Going through a divorce is one of the hardest life transitions anyone could ever face. You’ll actually end up going through a grieving process, even if you know splitting up with your spouse was the right thing to do. But once you’ve gotten through that process and you’re ready to accept the reality of your new life, you might be asking yourself “what now?”
Try to consider this next chapter of your life as a fresh start. Some people who get divorced have a hard time with self-esteem and even figuring out their own identity. That’s why being open to new experiences and learning new things can make a big difference in your overall psychological health.
Learning something new can allow you to meet new people, refresh your environment, and jumpstart your professional life, whether you currently have a job and you want to advance your career or you want to go back and get the degree you’ve always dreamed of.
With that in mind, let’s talk about some of the things you should know about continuing your education after a divorce, and how it can benefit you.
Here Are the Benefits of Continuing Your Education After Divorce
Learning New Skills to Advance Your Career
Unfortunately, divorce leaves many people in messy financial situations. Between 2005-2015, single mothers in the U.S. saw their average income decreased by 6%. So many women (and men) find it necessary to advance their careers if they’re currently employed. Going back to school to obtain a degree or further your education is a great way to beef up your resume or to land a big promotion.
If you work in business, one way to get ahead is to learn different change management skills.
These skills include:
- Strategic planning
It’s also a good idea to take one-off classes for different office necessities, including Microsoft Excel, or graphic design. Thankfully, many training programs are offered online, so you can work through them on your own time and at your own pace.
Considering Something New
Maybe you never ended up going to college or a training program after high school. Or, maybe you did but never utilized your degree and now you’re interested in something new. If you want to go back to school, you should first decide what it is you want to do so you can have a clear and focused pathway toward reaching your goals.
For example, if you’re interested in finance, you might want to consider becoming an accountant. To be a certified public accountant, you’ll need about 150 hours of college credit, which is more than the standard Bachelor’s degree. But all of that hard work isn’t without its rewards! Accountants make about $69,000 a year, and there are over 1 million accounting jobs in the U.S.
Have you always had a passion for education? You can work toward becoming a professor of higher education if you want to inspire the next generation of young minds about to enter the working world. The Bureau of Labor Statistics projects that this particular career path will grow by 15% in the next 10 years. While it can take years of schooling and certifications, it’s a great way to shift your focus away from your divorce and onto something meaningful for yourself.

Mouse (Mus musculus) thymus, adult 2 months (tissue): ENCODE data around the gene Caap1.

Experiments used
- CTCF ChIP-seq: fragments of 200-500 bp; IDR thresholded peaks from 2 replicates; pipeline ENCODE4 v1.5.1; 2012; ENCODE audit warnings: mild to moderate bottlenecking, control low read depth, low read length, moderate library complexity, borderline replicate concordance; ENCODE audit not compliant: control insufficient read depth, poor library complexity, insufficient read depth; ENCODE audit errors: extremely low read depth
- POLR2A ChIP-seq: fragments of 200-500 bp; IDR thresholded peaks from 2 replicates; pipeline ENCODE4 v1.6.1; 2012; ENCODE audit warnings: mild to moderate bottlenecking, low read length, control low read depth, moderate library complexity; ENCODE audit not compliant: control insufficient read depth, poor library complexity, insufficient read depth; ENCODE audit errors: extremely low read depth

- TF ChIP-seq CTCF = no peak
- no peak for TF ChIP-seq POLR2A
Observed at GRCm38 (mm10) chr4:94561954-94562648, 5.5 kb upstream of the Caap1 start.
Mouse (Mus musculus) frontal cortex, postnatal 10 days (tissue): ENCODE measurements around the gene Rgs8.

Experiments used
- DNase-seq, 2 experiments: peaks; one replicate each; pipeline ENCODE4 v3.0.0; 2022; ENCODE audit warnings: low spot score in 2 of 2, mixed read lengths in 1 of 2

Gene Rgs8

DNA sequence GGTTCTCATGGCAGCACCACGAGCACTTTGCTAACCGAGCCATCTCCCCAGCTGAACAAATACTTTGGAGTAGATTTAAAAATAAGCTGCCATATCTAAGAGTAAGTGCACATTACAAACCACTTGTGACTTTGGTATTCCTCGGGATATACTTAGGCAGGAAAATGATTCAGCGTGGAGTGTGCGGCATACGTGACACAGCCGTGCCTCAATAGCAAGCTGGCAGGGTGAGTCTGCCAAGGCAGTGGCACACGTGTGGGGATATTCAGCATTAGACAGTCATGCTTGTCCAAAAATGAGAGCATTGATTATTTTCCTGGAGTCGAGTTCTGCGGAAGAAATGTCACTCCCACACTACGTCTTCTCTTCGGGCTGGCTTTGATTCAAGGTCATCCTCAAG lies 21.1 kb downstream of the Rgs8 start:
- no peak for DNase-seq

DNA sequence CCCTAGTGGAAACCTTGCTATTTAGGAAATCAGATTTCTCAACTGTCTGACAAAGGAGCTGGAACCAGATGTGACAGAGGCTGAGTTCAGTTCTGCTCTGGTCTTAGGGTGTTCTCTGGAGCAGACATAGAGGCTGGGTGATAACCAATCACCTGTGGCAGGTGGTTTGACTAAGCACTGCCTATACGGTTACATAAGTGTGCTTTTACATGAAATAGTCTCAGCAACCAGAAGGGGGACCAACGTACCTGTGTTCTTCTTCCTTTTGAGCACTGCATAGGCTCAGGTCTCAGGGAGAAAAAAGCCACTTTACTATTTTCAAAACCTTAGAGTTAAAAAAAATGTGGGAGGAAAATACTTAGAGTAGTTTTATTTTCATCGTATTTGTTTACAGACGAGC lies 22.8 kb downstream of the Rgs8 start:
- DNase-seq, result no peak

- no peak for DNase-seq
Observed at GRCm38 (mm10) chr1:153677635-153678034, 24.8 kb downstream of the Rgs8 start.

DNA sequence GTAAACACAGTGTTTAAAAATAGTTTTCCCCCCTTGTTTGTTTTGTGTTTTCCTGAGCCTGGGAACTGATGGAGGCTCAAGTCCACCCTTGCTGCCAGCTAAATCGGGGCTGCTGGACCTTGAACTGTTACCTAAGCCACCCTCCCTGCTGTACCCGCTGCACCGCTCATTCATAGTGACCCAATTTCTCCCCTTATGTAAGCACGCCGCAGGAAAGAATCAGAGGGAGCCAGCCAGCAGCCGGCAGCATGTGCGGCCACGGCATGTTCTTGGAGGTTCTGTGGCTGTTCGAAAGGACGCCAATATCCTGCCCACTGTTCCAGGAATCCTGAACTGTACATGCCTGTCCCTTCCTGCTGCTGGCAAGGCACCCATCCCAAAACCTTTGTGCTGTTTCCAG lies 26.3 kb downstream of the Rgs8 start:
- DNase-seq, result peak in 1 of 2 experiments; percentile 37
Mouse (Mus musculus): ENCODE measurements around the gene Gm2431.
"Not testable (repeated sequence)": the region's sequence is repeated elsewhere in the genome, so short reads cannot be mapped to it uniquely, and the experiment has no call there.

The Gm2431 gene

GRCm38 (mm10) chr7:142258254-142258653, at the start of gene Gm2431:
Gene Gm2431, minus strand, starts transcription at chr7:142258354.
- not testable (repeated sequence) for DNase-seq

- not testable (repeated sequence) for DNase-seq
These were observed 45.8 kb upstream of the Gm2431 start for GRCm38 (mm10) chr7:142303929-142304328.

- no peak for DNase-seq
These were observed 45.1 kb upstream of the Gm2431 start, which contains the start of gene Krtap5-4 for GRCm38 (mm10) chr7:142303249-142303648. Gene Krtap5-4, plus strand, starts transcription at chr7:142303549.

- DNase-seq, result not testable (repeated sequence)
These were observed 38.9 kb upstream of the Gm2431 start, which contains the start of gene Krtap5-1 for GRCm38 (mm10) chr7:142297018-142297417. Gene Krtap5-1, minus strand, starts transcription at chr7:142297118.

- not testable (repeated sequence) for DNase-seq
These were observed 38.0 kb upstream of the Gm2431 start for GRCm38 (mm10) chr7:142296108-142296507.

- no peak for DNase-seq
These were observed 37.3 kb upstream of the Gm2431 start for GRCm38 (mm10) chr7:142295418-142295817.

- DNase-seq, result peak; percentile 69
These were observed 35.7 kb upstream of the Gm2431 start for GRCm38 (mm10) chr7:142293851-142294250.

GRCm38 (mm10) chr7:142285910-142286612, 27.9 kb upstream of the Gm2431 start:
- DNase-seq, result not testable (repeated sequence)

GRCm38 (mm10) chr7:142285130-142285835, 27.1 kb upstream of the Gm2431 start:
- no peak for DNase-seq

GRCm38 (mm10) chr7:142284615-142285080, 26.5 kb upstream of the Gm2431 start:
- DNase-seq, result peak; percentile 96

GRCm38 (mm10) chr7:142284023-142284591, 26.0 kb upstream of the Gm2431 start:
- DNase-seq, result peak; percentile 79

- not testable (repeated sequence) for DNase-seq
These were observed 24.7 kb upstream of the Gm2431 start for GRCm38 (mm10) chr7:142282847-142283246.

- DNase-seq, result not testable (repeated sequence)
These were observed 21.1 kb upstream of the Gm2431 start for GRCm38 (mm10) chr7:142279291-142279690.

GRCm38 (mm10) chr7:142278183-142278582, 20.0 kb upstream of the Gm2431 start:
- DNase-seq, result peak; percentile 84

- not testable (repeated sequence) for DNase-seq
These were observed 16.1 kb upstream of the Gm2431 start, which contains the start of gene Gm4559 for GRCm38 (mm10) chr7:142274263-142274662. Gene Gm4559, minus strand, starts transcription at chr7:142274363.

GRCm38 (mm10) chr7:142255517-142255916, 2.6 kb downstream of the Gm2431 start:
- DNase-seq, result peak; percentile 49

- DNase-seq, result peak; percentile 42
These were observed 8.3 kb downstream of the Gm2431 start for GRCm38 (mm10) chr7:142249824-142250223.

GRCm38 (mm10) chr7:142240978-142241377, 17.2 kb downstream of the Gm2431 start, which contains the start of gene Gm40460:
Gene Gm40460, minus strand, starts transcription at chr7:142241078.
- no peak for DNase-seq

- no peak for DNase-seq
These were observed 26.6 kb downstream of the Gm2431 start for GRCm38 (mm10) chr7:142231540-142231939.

Sticking to a Schedule That Works for You
There are a few things you should keep in mind before you head back to school. Focus on your strengths, and give yourself time to rebuild your self-esteem and confidence. According to a study done in Clinical Psychological Science, divorce can trigger depression in some people, so you might not initially be motivated to continue your education, especially if you think it will add extra stress.
But one of the best ways to beat depression after divorce is to find a new hobby and start with a clean slate. Continuing your education with a schedule that works for you is a great way to do that.
Thanks to advancements in technology, going to school isn’t always what it used to be. Many universities and training programs offer online courses that allow you to join in on your own time, from the comfort of your own home. If you have kids, that can be a great option so you’re able to stay home with them while still advancing your education.
You can also look into schools that will work with your schedule. For example, Chicago’s Roosevelt University offers a Lawyer’s Assistant Program (LAP) that meets on nights and weekends. Find what works for you, without you having to adapt your schedule too much. Remember, this is supposed to be a positive experience, not something to further stress you out.
When the divorce is final and you’re not sure what to do next, think about your passions and what you’re interested in, and how continuing your education can help you to further those passions and reach your goals. Whether you want a pay increase, something to distract you, or something to motivate you to start fresh, now is a perfect time to continue your education.